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Squire. Let us cut short the matter. I am an extravagant young fellow that wants to borrow money; and you, as I take it, are a prudent old fellow who has got money to lend. I am such a fool as to give fifty per cent. rather than go without it, and you, I suppose, are rogue enough to take a hundred if you can get it. And now we understand one another, and may proceed to business without further ceremony.
Moses. Exceeding frank upon my word, Sir; I see you are not a man of compliments.
Squire. No, Sir.
Moses. Sir, I like you the better for it. How. ever, you are mistaken in one thing. I have no money to lend, but I believe I could procure you some from a friend : but then he's a d d unconscionable dog;-is he not, Mr. Merryman?
Merryman. Yes, but you can't help that.
Moses. And then he has not the money by him, but must sell stock at a great loss ;--must not he, Mr. Merryman?
Merryman. Yes, indeed, you know I always speak truth, and scorn to tell a lye.
Syuire. I know what confidence may be placed in your veracity, Dickey. - Well, Moses, I must pay the difference, I suppose. Why look ye, I know that money is not to be had without paying for it.
Moses. No-nor with it always. Well, what security do you propose to give ?
Squire. A posl-obit, on my recersion. Moses. How much do you want? Squire. A trifle!-only ten thousand pounds. Moses. A trifle! only ten thousand pounds !You have almost taken away my breath. Sure, you think you are talking to a Bank or EastIndia Director, or that we poor Jews can coin ourselves into guineas.
Squire. I care not how you come by them, so as they are ready to supply my wants.
Moses. Like enough :-but my friend must bave his terms.
Squire. Name them. Moses. Why, in the first place, life is un. certain,-a mere shadow ;-here to-day, gone tomorrow: Your life must be insured, and there is very little prospect, even if you were to live twenty years to come, of your stepping soon into your estate. Therefore any given sum, at twenty years simple interest, doubles itself, and the ten become twenty thousand.
Moses. But then at compound interest, (and every man can make that of his money where the interest is regularly paid,) it would be more than half as much again.
Squire. (Aside.) Unconscionable rogue! Haman's fate was too good for him!
Moses. Then there must be somewhat for risk, brokerage, &c.
Squire. Well, a truce to long-winded calculations! What is your full demand for ten thousand pounds?
Moses. I make no demand :--but it is worth, - let me see; -- interest, --compound,-risk,insurance and brokerage; - it is conscientiously worth twenty-five thousand, with common interest after fifteen years..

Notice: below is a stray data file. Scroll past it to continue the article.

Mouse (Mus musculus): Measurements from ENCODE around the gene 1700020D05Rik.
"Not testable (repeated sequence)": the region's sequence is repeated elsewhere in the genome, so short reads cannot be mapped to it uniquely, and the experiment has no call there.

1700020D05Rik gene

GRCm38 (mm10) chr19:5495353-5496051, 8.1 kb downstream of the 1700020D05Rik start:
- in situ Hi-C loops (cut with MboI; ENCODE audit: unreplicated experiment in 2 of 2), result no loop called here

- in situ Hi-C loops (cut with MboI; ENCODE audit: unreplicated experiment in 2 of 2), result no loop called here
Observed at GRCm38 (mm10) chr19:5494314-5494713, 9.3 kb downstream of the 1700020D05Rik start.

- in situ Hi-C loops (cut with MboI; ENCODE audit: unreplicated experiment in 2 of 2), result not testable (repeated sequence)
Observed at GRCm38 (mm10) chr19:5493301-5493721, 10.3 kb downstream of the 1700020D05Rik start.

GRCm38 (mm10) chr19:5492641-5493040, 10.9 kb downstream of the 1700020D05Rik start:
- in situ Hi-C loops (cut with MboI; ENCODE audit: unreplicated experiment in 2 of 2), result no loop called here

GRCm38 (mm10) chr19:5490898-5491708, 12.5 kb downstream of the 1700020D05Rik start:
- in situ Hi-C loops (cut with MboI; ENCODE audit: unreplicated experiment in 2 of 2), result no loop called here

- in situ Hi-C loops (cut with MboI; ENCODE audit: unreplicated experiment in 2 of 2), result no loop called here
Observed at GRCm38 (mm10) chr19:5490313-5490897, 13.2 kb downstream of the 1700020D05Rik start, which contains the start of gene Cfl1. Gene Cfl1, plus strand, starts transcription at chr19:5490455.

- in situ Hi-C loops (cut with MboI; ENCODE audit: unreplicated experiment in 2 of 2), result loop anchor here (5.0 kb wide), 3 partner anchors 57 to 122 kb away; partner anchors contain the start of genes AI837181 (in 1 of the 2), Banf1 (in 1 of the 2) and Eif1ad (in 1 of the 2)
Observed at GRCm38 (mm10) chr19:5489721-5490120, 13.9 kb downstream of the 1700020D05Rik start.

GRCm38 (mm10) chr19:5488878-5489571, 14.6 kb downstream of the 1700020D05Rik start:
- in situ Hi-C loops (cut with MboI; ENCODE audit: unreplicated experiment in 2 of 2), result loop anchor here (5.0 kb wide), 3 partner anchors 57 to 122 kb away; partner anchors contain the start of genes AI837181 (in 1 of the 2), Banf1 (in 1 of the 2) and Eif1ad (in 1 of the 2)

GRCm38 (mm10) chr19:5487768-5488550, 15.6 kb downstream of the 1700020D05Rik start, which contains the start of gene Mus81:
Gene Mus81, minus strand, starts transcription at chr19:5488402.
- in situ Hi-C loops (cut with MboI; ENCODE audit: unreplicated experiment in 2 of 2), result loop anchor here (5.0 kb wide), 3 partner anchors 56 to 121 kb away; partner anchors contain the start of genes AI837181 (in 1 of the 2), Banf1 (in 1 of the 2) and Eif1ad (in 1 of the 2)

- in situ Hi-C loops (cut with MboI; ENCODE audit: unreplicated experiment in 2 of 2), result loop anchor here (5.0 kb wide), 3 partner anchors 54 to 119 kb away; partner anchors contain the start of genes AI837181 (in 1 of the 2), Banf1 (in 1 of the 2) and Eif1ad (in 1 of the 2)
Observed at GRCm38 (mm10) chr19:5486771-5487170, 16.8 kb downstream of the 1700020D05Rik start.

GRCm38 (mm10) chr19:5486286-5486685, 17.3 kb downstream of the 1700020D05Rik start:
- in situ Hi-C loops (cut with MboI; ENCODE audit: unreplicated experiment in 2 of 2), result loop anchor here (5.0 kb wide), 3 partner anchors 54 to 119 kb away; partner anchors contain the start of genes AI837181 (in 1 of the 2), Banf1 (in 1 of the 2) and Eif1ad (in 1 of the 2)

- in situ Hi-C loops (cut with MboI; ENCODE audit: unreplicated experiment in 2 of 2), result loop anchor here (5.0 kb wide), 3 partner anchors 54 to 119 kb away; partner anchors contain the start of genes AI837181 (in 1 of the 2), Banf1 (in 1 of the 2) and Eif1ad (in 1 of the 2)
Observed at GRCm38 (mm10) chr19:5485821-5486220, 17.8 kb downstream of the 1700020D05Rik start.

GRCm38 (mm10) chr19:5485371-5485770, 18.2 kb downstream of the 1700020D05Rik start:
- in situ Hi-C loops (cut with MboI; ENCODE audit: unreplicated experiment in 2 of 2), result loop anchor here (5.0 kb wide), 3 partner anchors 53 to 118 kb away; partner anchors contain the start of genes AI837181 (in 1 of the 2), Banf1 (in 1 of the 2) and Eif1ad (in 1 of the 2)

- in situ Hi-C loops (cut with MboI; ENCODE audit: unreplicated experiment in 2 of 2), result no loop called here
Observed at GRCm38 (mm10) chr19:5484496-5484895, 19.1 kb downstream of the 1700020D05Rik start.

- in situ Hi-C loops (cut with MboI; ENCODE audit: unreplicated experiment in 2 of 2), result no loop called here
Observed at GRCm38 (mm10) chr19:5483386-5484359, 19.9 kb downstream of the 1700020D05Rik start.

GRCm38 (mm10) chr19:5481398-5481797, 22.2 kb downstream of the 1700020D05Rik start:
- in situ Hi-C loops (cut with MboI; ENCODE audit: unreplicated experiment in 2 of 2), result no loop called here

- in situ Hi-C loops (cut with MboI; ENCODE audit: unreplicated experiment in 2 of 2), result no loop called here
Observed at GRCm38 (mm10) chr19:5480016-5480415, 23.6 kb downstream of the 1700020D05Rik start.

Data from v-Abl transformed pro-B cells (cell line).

Squire. (Aside.) Come ;-- this is better than I expected :—Well, Moses, I must have the money, and shan't haggle.
Moses. Humph! must have the money!
But then, Sir, my friend expects that you will take part in goods.
Squire. Goods ! Does he take me for a rascally broker like yourself?
Moses. You are too hasty, Sir; every broker is not a rascal ;-my friend has not quite the ten thousand: but if you will take about fifteen hundred in goods
Squire. What sort of goods? Moses. Why, he has three puncheons of excellent coniac brandy.
Merryman. Take them.
Moses. Then there are some very useful things for gentlemen-two hogsheads of French playing-cards.
Squire. They will do for Charley.
Moses. And then there are some jewels—such as a diamond cross and rosary. .
Merryman. Good for fair, fat, and forty!
Squire. Blisters on your tongue for prophaning the idol of my soul!-Well, any thing else, Moses?
Moses. Only some trinkets to make up the fifteen hundred pounds.
Squire. Well, well, I must have the money this night;—therefore bring it if you have it not about you.
Moses. I told you that my friend must sell out stock, and it is now too late, but his credit is pretty good, and he will see what is to be done.
Squire. He must let me have the money tonight; the goods you may send in to-morrow. Bring the bond with the money, and I will execute.it. Lose no time.
Moses. I will be as expeditious as I can, but money transactions are not always to be hurried.--Gentlemen, your servant. [Aside, as he goes out.] Well; this is the Temple of Dissipation indeed!
[Exit. Squire. What a circumcised dog!
Merryman. What could you expect from a Jew! You have paid rather dear for the money, and I hope it will be a warning to you not to be such a fool as Charley was this morning. Don't part with any of it, to discharge musly old debts. Tradesmen, you know, are the most impertinent people in the world.